Measuring progress for a movement is not always easy. Different standards for progress and hopes for the future muddle how different groups work to move forward. This is true for feminists. This is true for gay rights activists. This is true for animal protection activists.

As an ethical vegan, legislation like this is not an easy thing to grapple with. As an activist, I certainly commend all the work done by those at the Humane Society and at Mercy for Animals and like minded animal-protection organizations to make even this potential federal regulation a possibility.


By Jamie J. Hagen

Jamie J. Hagen lives in Brooklyn and is a Contributing Editor for Autostraddle and writer for The Line Campaign. Follow her on twitter @jamiejhagen and visit her personal website for more of her work.

5 replies on “Humane Egg Production and the Dilemma of Compromise”

Labeling of this kind is notoriously unreliable. Farm Sanctuary has a helpful page that goes into more of the problems with labeling of humane animal products.

While I abstain from eating eggs as an ethical vegan, others argue another ethical choice is the decision to only eat eggs from farms where you have personally visited the living conditions of the animals.

This is a great article by Eco-Vegan Gal
about some of the other reasons why vegans abstain from eating eggs, even if you did take the time to visit the farm and approved of the living conditions.

Great post. I really appreciate you bringing this topic up. I’m an ethical vegetarian (for both welfare and environmental reasons) – I eat eggs and dairy (for now) but I source those things very carefully. Living where I do affords me the privilege of being able to eat affordable and locally produced eggs and dairy which helps me sleep at night. That said, as someone who is a vegan, do you ever think animal product consumption is or can even be ethical? I’m really interested in this because I haven’t quite seen my way to total veganism and I wonder if I’m blind to something.

The quote from Francione is very interesting. I’m working in the academic world with people on the topic of post-humanism in relation to critical animal theory. “Compassionate exploitation” is still grounded in the objectification of sentient beings and until subjectivity is valued (or even recognized) in the animals that exploitation (however feel-good) will still continue. To tie it back to my original question about veganism, is there a way to consume animal products and value the sentience of the animals that produce those products? Is that impossible for you and if so, if I might ask, why?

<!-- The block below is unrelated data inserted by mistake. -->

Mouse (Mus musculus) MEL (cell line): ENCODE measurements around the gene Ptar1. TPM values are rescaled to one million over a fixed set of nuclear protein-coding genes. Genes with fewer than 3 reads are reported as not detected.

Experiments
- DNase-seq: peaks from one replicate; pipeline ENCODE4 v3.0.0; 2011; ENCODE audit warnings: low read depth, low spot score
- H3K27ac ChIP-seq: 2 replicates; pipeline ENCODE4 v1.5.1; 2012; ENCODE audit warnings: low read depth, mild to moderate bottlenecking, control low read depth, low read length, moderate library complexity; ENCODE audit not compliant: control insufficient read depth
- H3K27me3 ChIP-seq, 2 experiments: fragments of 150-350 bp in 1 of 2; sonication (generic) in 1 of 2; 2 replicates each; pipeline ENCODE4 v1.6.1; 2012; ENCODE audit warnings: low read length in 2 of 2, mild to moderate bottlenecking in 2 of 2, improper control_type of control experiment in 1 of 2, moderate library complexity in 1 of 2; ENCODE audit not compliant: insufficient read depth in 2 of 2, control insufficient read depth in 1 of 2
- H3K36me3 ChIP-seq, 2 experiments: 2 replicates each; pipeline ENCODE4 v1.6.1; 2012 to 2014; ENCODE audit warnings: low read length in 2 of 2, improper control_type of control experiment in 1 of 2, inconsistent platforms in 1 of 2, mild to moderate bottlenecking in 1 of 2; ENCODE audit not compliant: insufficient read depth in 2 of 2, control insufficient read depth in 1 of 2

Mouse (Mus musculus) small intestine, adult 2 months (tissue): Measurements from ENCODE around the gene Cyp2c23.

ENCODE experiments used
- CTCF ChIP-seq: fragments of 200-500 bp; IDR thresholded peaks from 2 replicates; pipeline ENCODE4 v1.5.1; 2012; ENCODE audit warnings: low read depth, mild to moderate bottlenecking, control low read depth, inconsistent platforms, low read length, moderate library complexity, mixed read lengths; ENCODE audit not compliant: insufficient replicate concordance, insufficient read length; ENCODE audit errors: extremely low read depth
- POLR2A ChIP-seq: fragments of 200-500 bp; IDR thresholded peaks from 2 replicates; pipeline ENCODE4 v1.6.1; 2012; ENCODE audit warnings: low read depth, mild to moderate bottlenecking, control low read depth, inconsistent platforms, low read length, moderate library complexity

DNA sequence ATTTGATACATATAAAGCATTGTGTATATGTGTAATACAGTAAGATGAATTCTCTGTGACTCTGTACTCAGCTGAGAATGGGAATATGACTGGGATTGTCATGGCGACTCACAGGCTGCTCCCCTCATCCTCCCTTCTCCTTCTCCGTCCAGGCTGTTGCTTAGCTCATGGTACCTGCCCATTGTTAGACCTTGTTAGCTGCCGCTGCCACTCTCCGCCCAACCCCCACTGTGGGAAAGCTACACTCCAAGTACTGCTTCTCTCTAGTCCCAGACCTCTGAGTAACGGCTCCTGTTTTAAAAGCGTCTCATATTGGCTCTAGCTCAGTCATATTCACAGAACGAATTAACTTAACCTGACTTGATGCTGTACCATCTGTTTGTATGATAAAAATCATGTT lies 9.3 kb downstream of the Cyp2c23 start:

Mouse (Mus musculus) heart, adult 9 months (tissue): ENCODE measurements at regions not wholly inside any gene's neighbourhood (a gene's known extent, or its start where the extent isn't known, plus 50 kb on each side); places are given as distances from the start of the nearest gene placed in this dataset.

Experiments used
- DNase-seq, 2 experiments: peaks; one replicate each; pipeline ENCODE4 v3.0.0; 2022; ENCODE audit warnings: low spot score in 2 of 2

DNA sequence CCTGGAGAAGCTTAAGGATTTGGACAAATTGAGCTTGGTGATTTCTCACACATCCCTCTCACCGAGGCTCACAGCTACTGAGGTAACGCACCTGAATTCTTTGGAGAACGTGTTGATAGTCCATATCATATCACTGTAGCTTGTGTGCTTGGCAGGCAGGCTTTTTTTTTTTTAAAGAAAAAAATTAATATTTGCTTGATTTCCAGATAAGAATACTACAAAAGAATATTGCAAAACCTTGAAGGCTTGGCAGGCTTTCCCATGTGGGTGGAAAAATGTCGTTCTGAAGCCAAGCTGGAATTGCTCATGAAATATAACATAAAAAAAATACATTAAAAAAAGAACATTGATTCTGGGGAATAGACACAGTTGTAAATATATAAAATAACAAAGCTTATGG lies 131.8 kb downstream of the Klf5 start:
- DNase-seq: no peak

To me the answer to the question regarding if there is a way to consume animals and value their sentience is a simple no. Furthermore, I don’t need to consume animals for any reason, and for many reasons (environmental, health, financial) the choice not to do so is also a positive benefit to me personally and my community at large. Any complicated moral dilemmas that come along with the choice to live as a vegan don’t apply to most people in America barring significant health challenges.

Arguments for consumption of what is labelled humane meat or dairy don’t tend to hold much water when taken from the perspective of ultimately valuing the moral sentience of raising another being for my personal dietary desire to consume a product I don’t actually need.

I can imagine a scenario in which someone cares for hens rescued from a factory farm in their backyard and then eats their eggs as being something potentially ethically supportable, but the link I posted to PocaChica’s comment outlines some of the problems for vegans with even this prospect.

I never even thought about how we got eggs until about a year and half ago when the US had it’s big egg crisis. When that happened, I was horrified by the footage that came out of so many farms and I decided that I couldn’t possibly buy another carton of caged eggs again. Thankfully, I was living in Australia where the majority of eggs on sale were free range or barn laid, and the state government was even considering banning caged eggs. They weren’t cheap but I felt like a better, more responsible consumer for buying them. I wish the US government would do more to end this treatment. This agreement is a step forward but leaves a lot to be desired.